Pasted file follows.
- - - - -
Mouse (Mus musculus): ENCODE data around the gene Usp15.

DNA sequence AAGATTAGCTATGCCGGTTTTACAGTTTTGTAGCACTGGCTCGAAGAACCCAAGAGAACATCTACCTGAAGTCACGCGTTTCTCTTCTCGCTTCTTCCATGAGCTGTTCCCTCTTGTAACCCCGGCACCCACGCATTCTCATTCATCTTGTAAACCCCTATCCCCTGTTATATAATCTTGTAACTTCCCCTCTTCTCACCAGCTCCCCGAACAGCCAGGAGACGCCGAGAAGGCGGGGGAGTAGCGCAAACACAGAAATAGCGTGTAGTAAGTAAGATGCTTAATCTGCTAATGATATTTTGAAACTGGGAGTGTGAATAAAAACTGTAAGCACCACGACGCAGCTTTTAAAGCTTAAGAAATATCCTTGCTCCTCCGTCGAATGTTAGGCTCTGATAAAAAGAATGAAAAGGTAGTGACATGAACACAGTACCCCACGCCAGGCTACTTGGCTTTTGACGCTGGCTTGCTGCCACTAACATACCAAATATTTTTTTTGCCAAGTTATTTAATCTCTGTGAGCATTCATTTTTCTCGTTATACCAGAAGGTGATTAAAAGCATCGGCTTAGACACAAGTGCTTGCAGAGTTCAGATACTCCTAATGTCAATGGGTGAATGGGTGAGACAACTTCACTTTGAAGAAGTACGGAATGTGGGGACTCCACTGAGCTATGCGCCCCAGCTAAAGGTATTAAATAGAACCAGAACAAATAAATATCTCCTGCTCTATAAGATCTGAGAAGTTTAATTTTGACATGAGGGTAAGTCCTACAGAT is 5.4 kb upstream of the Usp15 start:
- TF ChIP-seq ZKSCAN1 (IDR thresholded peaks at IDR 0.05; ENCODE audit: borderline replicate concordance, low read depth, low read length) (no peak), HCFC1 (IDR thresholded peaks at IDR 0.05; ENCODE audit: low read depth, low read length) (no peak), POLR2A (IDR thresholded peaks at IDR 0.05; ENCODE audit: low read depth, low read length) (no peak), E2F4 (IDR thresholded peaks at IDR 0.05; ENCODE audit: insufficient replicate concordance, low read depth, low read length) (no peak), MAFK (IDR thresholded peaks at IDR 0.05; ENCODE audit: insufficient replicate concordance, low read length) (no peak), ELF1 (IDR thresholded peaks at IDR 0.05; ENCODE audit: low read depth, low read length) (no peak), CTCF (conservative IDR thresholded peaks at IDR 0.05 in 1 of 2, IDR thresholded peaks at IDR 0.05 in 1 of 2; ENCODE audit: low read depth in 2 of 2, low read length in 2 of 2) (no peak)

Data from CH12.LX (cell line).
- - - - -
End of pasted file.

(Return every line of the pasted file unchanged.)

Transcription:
Mouse (Mus musculus): ENCODE data around the gene Usp15.

DNA sequence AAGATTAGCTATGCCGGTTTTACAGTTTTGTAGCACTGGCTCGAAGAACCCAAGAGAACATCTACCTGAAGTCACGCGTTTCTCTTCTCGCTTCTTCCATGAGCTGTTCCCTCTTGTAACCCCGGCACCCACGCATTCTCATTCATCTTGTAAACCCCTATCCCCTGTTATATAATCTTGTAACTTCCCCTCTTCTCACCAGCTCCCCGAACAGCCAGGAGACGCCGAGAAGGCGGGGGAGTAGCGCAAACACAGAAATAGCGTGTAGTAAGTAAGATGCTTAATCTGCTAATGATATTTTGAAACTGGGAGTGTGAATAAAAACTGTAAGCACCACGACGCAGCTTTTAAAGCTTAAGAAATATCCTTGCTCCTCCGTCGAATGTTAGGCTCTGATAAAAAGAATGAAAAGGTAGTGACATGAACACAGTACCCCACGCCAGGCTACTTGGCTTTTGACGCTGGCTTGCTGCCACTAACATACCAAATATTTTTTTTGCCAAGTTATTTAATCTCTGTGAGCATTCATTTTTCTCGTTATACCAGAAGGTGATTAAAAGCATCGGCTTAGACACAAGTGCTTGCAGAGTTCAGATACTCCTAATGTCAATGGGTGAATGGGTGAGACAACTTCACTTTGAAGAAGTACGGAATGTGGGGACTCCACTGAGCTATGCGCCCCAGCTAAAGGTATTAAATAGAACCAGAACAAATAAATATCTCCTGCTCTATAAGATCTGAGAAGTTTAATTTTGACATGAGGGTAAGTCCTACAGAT is 5.4 kb upstream of the Usp15 start:
- TF ChIP-seq ZKSCAN1 (IDR thresholded peaks at IDR 0.05; ENCODE audit: borderline replicate concordance, low read depth, low read length) (no peak), HCFC1 (IDR thresholded peaks at IDR 0.05; ENCODE audit: low read depth, low read length) (no peak), POLR2A (IDR thresholded peaks at IDR 0.05; ENCODE audit: low read depth, low read length) (no peak), E2F4 (IDR thresholded peaks at IDR 0.05; ENCODE audit: insufficient replicate concordance, low read depth, low read length) (no peak), MAFK (IDR thresholded peaks at IDR 0.05; ENCODE audit: insufficient replicate concordance, low read length) (no peak), ELF1 (IDR thresholded peaks at IDR 0.05; ENCODE audit: low read depth, low read length) (no peak), CTCF (conservative IDR thresholded peaks at IDR 0.05 in 1 of 2, IDR thresholded peaks at IDR 0.05 in 1 of 2; ENCODE audit: low read depth in 2 of 2, low read length in 2 of 2) (no peak)

Data from CH12.LX (cell line).